Sarah Northway: When I started Exocolonist, I had only a vague idea what I wanted its characters to look like. I knew the setting: a small colony ship leaves earth in the late 21st century, spends 20 years in space, then lands on an uninhabited alien planet.
I grew up with Star Trek, but I didn’t want a Utopian society with all its problems solved, or the Enterprise with its clean uniforms and military discipline. I wanted pioneers, free thinkers, explorers, refugees, taken from all over the world with different cultures and ideas. What they have in common is their desire to get the hell away from Earth’s problems and start over.
And their children: born in space, augmented with stolen genetech, sheltered from the strict society of Earth and outfitted by textile replicators (probably also stolen). What would they look like? How would they dress?
I started with color scheme. Every location has a color (Geoponics = green, Command = blue, Garrison = red, etc), and every character is associated with a location. Cal’s in green because he wants to be a farmer. Marz in blue because she wants to run things. Soldiers wear uniforms (red) and explorers have environmental suits with strips of safety orange.
Still Sarah Northway: In a colony of 100 open-minded people from different backgrounds, there’d be less pressure to fit in. So I thought about how I’d have dressed as a teen if I could have done anything. It was… a lot. My design doc listed everything from face tattoos and AR glasses to colorful dreadlocks and beads. It touched on cyberpunk, burning man, scene kids and hippie culture. And I imagined a mix of newly printed nylon and plastics, plus worn and patched old fabric (the textile replicators are slow and break down).
Then I threw everything out the window because I couldn’t draw characters worth a damn and this was never going to work if I did the art myself.
Meilee Chao: I was so stunned to be approached by Sarah about Exocolonist that it took several conversations to realize that I was being invited as the character artist and not just the character designer. I really couldn’t believe my luck that I could be designing characters for my favorite genre of games, new as I was to the game development scene.
The game concept sounded right up my alley as a player, but in spite of my excitement and desire to draw kissable characters I had initial concerns about the world and my ability to vibe with the prompt. The genre of sci-fi is something as unexplored to me as the planet of Vertumna is for the colony. A little cyberpunk here and there is about as far as I dabbled in that particular direction before I start wandering back towards the comforts of modern fantasy and JRPG impracticality.
However, after going through the wonderfully-colorful design documents and moodboards, I was quickly finding that the initial concepts for the Exo characters were different than the deep space, mechanical concept art I’m frequently intimidated by on ArtStation. After pouring over the documents and collections and taking my own notes, I started my own moodboard that could bridge the gap between what I responded to and the beautiful mass of ideas I was given.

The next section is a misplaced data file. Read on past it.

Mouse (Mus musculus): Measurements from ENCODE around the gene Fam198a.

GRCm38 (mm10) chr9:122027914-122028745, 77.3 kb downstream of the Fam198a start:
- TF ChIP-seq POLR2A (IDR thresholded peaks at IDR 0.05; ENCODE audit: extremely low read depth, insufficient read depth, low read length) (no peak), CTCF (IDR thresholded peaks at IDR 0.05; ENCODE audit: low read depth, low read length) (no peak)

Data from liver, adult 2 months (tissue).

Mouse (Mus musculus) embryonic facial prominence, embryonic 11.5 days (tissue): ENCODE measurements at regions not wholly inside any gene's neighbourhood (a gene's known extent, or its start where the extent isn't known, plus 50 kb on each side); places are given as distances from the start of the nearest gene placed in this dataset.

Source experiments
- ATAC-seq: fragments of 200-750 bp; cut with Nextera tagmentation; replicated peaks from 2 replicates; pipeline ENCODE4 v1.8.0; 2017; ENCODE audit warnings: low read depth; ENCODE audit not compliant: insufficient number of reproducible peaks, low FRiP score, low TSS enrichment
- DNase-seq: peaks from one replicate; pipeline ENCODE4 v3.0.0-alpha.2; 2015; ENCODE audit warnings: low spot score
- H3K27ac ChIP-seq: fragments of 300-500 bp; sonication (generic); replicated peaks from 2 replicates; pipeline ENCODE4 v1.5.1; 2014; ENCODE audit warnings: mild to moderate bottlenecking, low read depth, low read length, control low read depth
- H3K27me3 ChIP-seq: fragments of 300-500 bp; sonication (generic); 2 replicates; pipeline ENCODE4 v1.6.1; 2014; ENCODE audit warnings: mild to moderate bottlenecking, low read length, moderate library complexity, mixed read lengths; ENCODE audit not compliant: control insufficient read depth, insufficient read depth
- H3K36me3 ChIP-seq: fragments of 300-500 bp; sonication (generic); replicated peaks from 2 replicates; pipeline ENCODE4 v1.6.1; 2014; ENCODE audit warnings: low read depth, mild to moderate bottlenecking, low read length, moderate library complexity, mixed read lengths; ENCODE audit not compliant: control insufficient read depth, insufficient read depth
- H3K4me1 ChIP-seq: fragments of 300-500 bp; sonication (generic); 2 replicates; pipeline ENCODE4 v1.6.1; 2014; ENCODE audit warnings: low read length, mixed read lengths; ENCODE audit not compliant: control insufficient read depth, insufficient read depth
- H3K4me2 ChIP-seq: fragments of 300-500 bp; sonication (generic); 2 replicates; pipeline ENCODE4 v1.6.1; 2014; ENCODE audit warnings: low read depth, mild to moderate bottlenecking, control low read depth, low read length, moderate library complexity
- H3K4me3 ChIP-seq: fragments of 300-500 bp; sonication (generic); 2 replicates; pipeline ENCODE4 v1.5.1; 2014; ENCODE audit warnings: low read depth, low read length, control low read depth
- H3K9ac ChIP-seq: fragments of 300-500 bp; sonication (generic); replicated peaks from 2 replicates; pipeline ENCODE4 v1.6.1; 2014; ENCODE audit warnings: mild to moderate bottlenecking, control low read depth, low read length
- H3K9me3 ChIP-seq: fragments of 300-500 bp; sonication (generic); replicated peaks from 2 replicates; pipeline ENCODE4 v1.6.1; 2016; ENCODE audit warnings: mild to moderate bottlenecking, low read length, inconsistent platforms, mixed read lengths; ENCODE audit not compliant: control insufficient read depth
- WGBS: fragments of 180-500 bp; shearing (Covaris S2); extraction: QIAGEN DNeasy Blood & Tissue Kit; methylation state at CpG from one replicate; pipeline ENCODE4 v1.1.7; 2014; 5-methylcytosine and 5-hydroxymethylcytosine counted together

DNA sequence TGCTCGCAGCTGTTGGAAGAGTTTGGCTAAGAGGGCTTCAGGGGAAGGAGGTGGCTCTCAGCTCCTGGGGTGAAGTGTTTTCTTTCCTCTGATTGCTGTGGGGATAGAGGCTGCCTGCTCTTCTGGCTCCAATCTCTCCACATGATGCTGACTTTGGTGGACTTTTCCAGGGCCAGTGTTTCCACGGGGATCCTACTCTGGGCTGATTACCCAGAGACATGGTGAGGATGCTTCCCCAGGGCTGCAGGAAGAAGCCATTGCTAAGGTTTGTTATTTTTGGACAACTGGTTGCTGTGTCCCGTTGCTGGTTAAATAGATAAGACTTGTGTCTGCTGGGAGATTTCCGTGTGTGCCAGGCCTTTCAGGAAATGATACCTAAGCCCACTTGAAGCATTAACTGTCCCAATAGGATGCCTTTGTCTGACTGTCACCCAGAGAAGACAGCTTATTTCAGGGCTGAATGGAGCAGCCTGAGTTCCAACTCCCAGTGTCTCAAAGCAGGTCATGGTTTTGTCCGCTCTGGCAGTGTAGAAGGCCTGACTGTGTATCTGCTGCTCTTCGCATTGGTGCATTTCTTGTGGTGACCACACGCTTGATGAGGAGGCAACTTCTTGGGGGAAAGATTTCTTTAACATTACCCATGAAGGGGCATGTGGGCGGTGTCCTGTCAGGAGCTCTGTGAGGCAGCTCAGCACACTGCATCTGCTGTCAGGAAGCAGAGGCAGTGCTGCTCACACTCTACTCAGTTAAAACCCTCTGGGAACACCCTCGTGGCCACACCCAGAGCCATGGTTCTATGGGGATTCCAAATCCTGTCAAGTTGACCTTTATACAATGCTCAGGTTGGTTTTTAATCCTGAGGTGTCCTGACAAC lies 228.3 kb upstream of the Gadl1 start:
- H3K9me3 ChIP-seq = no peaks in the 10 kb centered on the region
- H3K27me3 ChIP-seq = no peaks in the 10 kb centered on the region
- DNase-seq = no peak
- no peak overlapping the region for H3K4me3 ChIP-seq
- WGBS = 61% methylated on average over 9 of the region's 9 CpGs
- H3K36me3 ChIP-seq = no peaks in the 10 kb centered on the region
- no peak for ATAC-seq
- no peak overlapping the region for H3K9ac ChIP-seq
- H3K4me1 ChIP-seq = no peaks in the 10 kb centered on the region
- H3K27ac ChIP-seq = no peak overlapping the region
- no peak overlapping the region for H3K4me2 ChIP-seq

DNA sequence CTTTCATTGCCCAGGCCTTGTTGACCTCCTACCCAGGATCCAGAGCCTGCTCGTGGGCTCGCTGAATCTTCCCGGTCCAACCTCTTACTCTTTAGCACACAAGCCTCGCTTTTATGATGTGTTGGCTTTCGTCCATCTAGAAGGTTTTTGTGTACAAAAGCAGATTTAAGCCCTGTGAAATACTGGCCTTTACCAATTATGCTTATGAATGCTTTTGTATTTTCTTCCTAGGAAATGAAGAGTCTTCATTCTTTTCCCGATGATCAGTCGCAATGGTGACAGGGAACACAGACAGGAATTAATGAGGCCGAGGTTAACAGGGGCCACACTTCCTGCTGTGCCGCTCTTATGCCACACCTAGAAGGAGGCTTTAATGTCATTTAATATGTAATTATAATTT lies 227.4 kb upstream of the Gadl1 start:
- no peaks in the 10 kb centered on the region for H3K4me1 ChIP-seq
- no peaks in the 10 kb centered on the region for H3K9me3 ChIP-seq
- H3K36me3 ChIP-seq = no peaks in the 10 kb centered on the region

Before long, the Pinterst I pulled together could be described as a holosexual, leather-queer’s dream with a splash of disgruntled visual kei. The avant garde nature of the images formed its own futuristic nature while it overlapped just enough with my comfort zone that I could see a cast taking shape in my mind’s eye. I was down for it.
A few tentative concepts later, styles and conventions started coming together quickly. With each set of concepts, the colony’s society began to focus into something unique and still functional for the setting. Blessedly, Sarah responded so well to the quirkiness of the concepts and encouraged me to go even weirder if it suited me.
I feel my inexperience with classic and contemporary sci-fi, in the end, was more of an asset to the process than a handicap. The spectrum of prompts provided were a great road map for the game, and allowed myself and my experiences to draw more inspiration from other genres and my personal favorite design features. It allowed me to delve deeper into the Exocolonist lore without ideas from other pop series with me. Additionally, using my talented and tasteful friends as a target audience helped validate the designs of the dateables by using aesthetics that appealed to them. It’s one thing if I want to date them, but I’d love for the cast to be appealing to all sorts of tastes.
I think the best part of this whole experience is creating a cast that the dev finds both lovable and hot. Nothing is more rewarding than that. I love these characters to bits, and I hope they get many smooches from future players of Exocolonist!